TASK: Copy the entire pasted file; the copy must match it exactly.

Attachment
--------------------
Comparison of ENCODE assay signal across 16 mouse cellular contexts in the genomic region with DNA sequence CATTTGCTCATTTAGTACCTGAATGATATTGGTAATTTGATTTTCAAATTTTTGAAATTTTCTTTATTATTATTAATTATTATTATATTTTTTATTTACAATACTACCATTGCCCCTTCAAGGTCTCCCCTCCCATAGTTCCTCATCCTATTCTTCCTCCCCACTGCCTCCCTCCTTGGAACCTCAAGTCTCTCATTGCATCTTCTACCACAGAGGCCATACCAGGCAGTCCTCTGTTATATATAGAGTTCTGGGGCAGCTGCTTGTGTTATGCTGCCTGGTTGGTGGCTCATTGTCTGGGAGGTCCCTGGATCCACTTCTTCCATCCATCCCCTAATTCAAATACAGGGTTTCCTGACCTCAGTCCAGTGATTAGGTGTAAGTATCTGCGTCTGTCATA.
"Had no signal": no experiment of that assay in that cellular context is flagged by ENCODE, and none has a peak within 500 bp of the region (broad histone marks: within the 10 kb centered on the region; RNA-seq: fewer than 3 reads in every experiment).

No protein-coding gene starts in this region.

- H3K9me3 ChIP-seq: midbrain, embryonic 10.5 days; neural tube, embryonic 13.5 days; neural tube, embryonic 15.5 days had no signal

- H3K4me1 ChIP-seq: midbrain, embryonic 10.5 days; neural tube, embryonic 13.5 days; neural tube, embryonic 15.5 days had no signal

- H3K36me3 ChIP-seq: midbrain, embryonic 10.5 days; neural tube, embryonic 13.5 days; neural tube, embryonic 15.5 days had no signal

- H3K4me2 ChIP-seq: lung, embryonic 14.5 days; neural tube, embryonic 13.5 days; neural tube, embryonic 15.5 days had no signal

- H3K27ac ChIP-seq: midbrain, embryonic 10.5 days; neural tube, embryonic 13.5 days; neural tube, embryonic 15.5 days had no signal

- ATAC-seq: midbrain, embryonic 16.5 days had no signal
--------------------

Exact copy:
Comparison of ENCODE assay signal across 16 mouse cellular contexts in the genomic region with DNA sequence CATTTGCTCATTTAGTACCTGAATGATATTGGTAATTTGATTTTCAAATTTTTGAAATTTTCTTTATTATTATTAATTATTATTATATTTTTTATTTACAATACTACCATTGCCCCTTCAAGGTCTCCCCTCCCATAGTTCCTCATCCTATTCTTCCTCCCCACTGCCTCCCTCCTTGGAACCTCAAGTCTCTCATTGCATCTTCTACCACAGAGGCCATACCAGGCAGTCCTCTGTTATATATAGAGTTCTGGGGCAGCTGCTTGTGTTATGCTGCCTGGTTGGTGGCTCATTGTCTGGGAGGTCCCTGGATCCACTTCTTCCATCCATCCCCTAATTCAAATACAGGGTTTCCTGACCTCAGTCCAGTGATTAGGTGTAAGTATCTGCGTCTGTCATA.
"Had no signal": no experiment of that assay in that cellular context is flagged by ENCODE, and none has a peak within 500 bp of the region (broad histone marks: within the 10 kb centered on the region; RNA-seq: fewer than 3 reads in every experiment).

No protein-coding gene starts in this region.

- H3K9me3 ChIP-seq: midbrain, embryonic 10.5 days; neural tube, embryonic 13.5 days; neural tube, embryonic 15.5 days had no signal

- H3K4me1 ChIP-seq: midbrain, embryonic 10.5 days; neural tube, embryonic 13.5 days; neural tube, embryonic 15.5 days had no signal

- H3K36me3 ChIP-seq: midbrain, embryonic 10.5 days; neural tube, embryonic 13.5 days; neural tube, embryonic 15.5 days had no signal

- H3K4me2 ChIP-seq: lung, embryonic 14.5 days; neural tube, embryonic 13.5 days; neural tube, embryonic 15.5 days had no signal

- H3K27ac ChIP-seq: midbrain, embryonic 10.5 days; neural tube, embryonic 13.5 days; neural tube, embryonic 15.5 days had no signal

- ATAC-seq: midbrain, embryonic 16.5 days had no signal